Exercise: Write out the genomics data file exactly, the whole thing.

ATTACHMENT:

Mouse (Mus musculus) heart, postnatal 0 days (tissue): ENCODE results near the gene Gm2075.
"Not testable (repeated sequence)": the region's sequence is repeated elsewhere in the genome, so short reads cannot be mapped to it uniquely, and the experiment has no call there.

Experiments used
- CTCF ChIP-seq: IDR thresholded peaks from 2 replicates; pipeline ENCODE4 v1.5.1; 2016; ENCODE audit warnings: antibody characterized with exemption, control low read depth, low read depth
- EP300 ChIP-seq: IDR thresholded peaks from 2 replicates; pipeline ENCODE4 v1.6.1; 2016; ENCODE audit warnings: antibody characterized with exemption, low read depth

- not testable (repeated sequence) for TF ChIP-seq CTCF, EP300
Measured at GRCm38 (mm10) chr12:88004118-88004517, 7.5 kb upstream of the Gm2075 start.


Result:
Mouse (Mus musculus) heart, postnatal 0 days (tissue): ENCODE results near the gene Gm2075.
"Not testable (repeated sequence)": the region's sequence is repeated elsewhere in the genome, so short reads cannot be mapped to it uniquely, and the experiment has no call there.

Experiments used
- CTCF ChIP-seq: IDR thresholded peaks from 2 replicates; pipeline ENCODE4 v1.5.1; 2016; ENCODE audit warnings: antibody characterized with exemption, control low read depth, low read depth
- EP300 ChIP-seq: IDR thresholded peaks from 2 replicates; pipeline ENCODE4 v1.6.1; 2016; ENCODE audit warnings: antibody characterized with exemption, low read depth

- not testable (repeated sequence) for TF ChIP-seq CTCF, EP300
Measured at GRCm38 (mm10) chr12:88004118-88004517, 7.5 kb upstream of the Gm2075 start.